Court right to uphold Pledge of Allegiance
A federal appeals court was absolutely right in upholding a Virginia law requiring public schools to lead a daily recitation of the Pledge of Allegiance.
Edward Myers, a father of three and member of the Anabaptist Mennonite faith, objected, claiming the reference to "one nation under God" is an unconstitutional promotion of religion.
But the three-judge panel of the 4th U.S. Circuit Court of Appeals ruled that the pledge is primarily a patriotic, rather than religious, exercise.
"Undoubtedly, the pledge contains a religious phrase, and it is demeaning to persons of any faith to assert that the words 'under God' contain no religious significance," Judge Karen Williams wrote. "The inclusion of those two words, however, does not alter the nature of the pledge as a patriotic activity."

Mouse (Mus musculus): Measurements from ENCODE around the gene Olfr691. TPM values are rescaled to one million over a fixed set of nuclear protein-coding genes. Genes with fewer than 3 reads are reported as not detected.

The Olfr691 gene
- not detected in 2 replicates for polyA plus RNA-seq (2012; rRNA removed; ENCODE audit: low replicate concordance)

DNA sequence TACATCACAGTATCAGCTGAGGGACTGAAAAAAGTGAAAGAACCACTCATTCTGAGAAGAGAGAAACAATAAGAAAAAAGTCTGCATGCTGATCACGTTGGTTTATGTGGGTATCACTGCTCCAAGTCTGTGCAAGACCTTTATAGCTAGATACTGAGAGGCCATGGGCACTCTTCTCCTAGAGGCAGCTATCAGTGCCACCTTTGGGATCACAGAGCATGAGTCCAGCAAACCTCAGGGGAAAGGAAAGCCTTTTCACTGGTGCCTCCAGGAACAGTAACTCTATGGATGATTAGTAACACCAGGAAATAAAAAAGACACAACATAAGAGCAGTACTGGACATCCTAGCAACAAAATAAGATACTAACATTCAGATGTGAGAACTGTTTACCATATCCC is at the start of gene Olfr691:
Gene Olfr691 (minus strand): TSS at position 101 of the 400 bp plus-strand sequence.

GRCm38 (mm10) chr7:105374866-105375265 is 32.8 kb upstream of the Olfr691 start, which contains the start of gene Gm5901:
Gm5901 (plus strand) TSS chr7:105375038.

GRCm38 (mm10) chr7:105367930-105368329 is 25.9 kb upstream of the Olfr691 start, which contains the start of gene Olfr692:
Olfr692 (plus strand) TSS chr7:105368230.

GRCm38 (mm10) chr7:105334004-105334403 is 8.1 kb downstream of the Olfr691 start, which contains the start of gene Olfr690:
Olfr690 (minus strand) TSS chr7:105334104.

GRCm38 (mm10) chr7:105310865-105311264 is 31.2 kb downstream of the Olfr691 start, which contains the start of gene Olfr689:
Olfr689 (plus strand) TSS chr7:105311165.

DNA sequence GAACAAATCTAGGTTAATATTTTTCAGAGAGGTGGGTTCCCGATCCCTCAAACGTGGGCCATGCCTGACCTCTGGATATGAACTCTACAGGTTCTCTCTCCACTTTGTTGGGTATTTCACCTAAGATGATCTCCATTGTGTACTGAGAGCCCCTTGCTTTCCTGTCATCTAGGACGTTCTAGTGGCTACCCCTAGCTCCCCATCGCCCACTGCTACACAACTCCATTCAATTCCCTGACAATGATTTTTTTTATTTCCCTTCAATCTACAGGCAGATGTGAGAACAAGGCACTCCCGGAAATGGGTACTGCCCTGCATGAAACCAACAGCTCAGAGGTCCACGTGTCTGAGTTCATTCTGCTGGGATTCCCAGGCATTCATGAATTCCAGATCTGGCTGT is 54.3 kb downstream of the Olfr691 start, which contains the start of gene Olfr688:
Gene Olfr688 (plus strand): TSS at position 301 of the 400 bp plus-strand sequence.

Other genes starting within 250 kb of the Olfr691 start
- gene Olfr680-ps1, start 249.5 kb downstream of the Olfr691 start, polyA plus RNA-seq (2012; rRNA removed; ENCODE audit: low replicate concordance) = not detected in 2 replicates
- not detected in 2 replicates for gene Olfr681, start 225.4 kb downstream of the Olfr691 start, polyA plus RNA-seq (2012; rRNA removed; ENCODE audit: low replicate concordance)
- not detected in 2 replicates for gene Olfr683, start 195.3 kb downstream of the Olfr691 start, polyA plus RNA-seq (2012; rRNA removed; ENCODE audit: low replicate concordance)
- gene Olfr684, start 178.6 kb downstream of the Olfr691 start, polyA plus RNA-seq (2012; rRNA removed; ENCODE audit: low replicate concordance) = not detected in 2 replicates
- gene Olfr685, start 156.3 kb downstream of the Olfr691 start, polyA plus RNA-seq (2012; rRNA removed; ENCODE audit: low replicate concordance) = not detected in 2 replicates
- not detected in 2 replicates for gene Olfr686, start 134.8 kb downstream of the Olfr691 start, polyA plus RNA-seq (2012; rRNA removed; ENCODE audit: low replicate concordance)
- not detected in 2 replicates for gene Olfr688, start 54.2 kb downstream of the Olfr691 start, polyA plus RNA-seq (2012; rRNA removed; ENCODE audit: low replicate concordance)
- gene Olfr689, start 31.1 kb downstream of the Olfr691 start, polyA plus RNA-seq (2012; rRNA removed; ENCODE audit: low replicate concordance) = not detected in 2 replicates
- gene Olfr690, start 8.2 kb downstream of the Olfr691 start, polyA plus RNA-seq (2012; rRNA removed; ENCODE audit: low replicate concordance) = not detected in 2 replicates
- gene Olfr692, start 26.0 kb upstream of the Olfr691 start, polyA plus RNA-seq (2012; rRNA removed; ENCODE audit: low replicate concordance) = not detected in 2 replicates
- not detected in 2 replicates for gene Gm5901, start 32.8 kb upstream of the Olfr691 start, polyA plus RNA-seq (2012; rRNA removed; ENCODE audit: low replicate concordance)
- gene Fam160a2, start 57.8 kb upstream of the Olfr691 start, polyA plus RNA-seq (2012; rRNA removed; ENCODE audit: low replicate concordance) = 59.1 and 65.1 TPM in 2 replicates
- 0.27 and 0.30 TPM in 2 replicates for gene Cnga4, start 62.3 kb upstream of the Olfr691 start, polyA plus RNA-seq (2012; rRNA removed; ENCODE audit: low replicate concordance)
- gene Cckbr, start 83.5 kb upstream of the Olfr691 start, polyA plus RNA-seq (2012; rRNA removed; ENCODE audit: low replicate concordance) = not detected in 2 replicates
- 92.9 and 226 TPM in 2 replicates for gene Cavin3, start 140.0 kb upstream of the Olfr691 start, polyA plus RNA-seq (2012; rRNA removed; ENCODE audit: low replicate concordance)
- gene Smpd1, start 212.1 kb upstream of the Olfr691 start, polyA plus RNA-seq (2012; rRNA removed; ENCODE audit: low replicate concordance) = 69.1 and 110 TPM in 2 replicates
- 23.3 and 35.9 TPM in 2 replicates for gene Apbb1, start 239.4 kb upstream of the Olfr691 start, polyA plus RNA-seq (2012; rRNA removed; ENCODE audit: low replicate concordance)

The judges were right to rule that the wording does nothing toward government establishment of religion, as prohibited by the First Amendment to the Constitution.
They were also right in acknowledging that the words have religious significance. There is nothing in the Constitution to prohibit the government from acknowledging God or from encouraging its citizens to practice the religion of their choice.
It is time we quit clogging our courts with these theoretical arguments and move on to more important matters that affect people in the real world.